Our last day was another scorcher which made it that bit harder to leave. We managed to score free tickets to St Paul’s cathedral from the hotel (win!) and hopped across the road for a quick tour. It was a lot bigger that I had thought and so beautiful, especially the ceilings which sparkled in the sunlight and made my neck ache from all the craning. Andrew was even brave enough to go to the very top of the dome while I waited outside like the wimp I am!

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We headed towards Covent Garden via the Thames to enjoy a little bit more of the cityscape before our flight. We strolled through the shops and listened to the classical music reverberating across the walls from a quartet in the basement and took a break from the heat in one of the cafés.

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Our last stop was Neal’s Yard, another Instagrammer’s delight despite it being so tiny. It’s gorgeous and I wished I could’ve stayed there the rest of the afternoon but alas we had a flight to catch. Next time, maybe.

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Where We Ate

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Boqueria, Brixton

My mouth filled up with water as I was writing this just remembering the suckling pig alone. It’s a tapas place with the best service we had throughout the trip and it made for a lovely birthday dinner for Andrew. I would definitely come back here the next time I’m in London.

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Monty’s Deli, Hoxton

This is a fairly new joint and very popular so be sure to book a table! We ate brunch here with my cousin (I had the scrambled eggs with lox – so good!) in one of the booths that made me feel like I was in New York even though I’ve never been to New York.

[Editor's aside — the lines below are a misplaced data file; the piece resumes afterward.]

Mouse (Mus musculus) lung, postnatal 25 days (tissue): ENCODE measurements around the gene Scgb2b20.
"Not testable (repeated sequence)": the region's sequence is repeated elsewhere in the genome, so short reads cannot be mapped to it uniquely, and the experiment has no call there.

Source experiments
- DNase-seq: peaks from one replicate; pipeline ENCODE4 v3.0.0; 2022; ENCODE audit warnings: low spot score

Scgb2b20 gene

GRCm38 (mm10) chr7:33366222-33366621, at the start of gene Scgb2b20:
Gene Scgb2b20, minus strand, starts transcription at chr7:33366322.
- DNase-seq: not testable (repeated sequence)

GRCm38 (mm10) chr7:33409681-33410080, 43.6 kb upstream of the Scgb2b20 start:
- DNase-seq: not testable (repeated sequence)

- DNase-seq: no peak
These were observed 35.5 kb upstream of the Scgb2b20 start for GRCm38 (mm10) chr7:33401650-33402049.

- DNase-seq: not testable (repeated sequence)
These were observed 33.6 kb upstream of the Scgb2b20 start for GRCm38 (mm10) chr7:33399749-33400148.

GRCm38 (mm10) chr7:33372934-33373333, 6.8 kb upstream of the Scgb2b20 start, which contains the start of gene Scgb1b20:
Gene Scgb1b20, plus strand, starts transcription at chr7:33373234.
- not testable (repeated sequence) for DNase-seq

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Honest Burger, Liverpool Street

When we go on holiday we need to fit at least one burger meal in to keep old Andy happy and man was he happy after this burger. It was perfect, not a thing wrong with it but afterwards we were in the mood for something sweet and it turns out they don’t serve desserts!! WTF? Wouldn’t hold it against them though. Oh, and their cocktails are the bomb-diggity.

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Bill’s Cafe, Baker Street

We had brunch here on Sunday and I was so happy because it was the perfect Sunday brunch spot. The atmosphere was so welcoming and relaxing I could’ve stayed all afternoon. The menu was perfect and I wanted to go for everything on there (that could have been the hangover though) but settled on avocados with poached eggs on toast. Never a bad decision!

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Leong’s Legend, Chinatown

Our friends took us here on our last night and although Andrew wasn’t a huge fan, I adored the dumplings. I fell in love with dumplings when travelling in Australia (Chinatown in Adelaide specifically) and Leong’s reignited that long lost love. Next time I would just order a few different dumplings with rice since they were by far the best thing I ate there.

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Wahaca, St. Paul’s

I will never say no to a quesadilla especially the chicken club quesadilla at Wahaca! Holy Moses it is delicious and super filling too which makes it a fairly cheap lunch. We ate in the St. Paul’s branch which is in the One New Change building. If you go there for lunch you should definitely pop up to the rooftop terrace where you can get uninterrupted views of the city with St. Paul’s cathedral towering overhead. Just don’t go on a Friday evening because we heard there are queues from the ground floor which is a little much.

Where We Drank

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The Distillery, Portobello Road

The Distillery was a gin bar we stopped in to on our walk up Portobello Road which was beautiful on a sunny day. The interior is stunning however the drinks were on the more expensive side. Not a huge shock when you’re in London but my drink was tiny and for £8 I thought it was fairly steep. A nice spot for one drink though!

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Hope & Anchor, Brixton

We hopped across to this spot after our delicious meal in Boqueria. It has a great outdoors area out the back with beach huts perfect for a group of people on a summer’s afternoon. The beer garden closed at around 10pm though (we weren’t too sure why) and the bar turned in to a club then which was too much for us oldies so bear this in mind if you go during the evening.